I can't get good people

Recession or boom time, employers, organisations and leaders always echo one sentiment, 'We can't get good people these days'.

Good, means different things to different people. Unfortunately most leaders and employers rarely know what they themselves want. It is safe to say that employers want subservient employees who will do as told, deliver miraculous results and never give a dissenting opinion.

Employers expect employees to never complain, be productive, always deliver high quality with a smile. 

Typically bosses and colleagues only demand saying 'Give me, give me, …….  Give me this and give me that'. Everyone wants but no one wants to give. People resent this unilateral approach preferring rather the relationship to be bilateral. They would be delighted to hear from employers and colleagues, 'I want to do this for you and I want to give you this'.*

Image by Ben Heine

As social creatures most human endeavour requires people to work with other people in groups and  within organisations. The most common group being the family followed by social organisations such as, school, college, workplace, religious groups, political parties, professional bodies, play partners, etc.

Each individual tries to find their sweet spot where they feel comfortable and safe. This requires social skills, that is the ability to get along with others no matter what the nature of the individual or the organisation is. Cooperation is typically obtained either by offering rewards or making threats or a combination of both these approaches.

Living and working for themselves and their families people in agricultural societies, generally tend to cooperate more with each other. With the growth of the industrial and services sectors more and more people now work for others and the government. 

The more the gap between owners and employees the more faceless the organisation appears and the more cold and mechanised it's working tends to become. People are interchanged and treated like some replaceable component. This is why in spite of a quantum leap in material and physical wealth there is a steep decline in mental health and our spiritual well being.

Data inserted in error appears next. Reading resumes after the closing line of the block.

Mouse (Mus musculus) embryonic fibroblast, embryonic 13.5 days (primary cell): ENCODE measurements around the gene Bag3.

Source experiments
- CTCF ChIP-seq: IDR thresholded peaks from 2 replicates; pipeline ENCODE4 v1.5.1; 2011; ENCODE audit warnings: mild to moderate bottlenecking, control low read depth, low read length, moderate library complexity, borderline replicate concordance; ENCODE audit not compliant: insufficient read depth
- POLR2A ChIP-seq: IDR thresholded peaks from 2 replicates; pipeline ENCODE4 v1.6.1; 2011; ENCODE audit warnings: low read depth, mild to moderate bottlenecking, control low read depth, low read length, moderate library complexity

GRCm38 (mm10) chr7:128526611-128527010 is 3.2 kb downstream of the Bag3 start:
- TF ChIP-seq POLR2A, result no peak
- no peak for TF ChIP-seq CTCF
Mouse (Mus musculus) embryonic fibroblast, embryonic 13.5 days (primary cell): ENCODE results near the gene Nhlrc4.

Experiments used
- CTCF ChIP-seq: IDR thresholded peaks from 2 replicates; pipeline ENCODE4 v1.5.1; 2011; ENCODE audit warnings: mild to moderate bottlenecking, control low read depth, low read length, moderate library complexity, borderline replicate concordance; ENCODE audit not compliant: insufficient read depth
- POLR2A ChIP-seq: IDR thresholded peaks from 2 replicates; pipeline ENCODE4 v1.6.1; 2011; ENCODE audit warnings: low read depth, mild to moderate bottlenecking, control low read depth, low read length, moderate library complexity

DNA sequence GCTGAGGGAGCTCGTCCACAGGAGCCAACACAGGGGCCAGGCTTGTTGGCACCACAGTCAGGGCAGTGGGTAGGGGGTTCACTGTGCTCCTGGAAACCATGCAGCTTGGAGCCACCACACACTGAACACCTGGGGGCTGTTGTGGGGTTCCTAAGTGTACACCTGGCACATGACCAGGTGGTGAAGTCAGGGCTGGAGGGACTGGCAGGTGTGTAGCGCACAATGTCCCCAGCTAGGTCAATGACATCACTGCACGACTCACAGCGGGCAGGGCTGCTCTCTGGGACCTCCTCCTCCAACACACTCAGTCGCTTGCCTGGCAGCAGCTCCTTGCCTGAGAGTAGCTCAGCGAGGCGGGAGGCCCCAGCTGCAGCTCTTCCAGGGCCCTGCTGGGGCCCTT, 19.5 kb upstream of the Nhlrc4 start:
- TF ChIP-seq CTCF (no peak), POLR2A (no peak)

Being treated like an inanimate object so demeans a person that they become confused, angry, and this gives rise to violence and prejudice.

The greatest challenge for organisations all over the world is to attract, retain and develop good people. 'We can't get good people,' is the most common refrain expressed by governments, managers, owners, and even homemakers.

People are generally the same. Maybe possessing differing skills and knowledge but generally people want the same thing, that is to live in safety, comfort, and if possible be healthy and happy.

Successful families and organisations are those in which people feel human and respected. Where they can contribute and have meaning in their existence. In spite of knowing this fact most organisations are simply unable to or unwilling to give respect and provide opportunities for growth for individuals.

Rather than working at relationships based on shared goals and values, most people simply use fear and inducement. Fear may have worked well during the times of rampant poverty /slavery, where people were treated nothing more than animals, but it has no place in any society in the 21st century. Inducement and sops generally only deliver bare minimum performance commitment over time.

Governments may pass legislation demanding that organisations be fair, and considerate to employees but no matter what is uttered the spirit of exploitation remains the approach. If employees are treated with disdain, disrespect, and seemingly exploited, they will in turn also exploit their organisations and employers.

The number one priority of  managements in most organisations is attracting, developing and retaining good people.  More management resources and energy is unsuccessfully invested in administration, human resources and controls than in any other area.

People are inherently good and want to do good, all we have to do is give them an excuse to deliver on their latent goodness. Like any good partnership, if we want people to give us their best and total commitment we too must give them our trust, opportunity and support.

To do good does not mean that we should be naive. As my former colleague Abhik Sengupta said, be fair but firm, be tough but tender, be hard but human.

To become and remain a great family or organisation and eventually a great society, support and genuinely respect your people and they will love your organisation and will give your their all.

Great leadership or management is, not simply getting good people to do great things, It is getting ordinary people to achieve extraordinary results. 

* People sometimes take my advice and they are often disappointed, because they expect almost immediate change in others. Just because we have suddenly changed does not mean others too will change any time soon. Perception always lasts longer than fact, and the number one problem in organisations is the poor credibility of management. It helps to stay the course and be patient.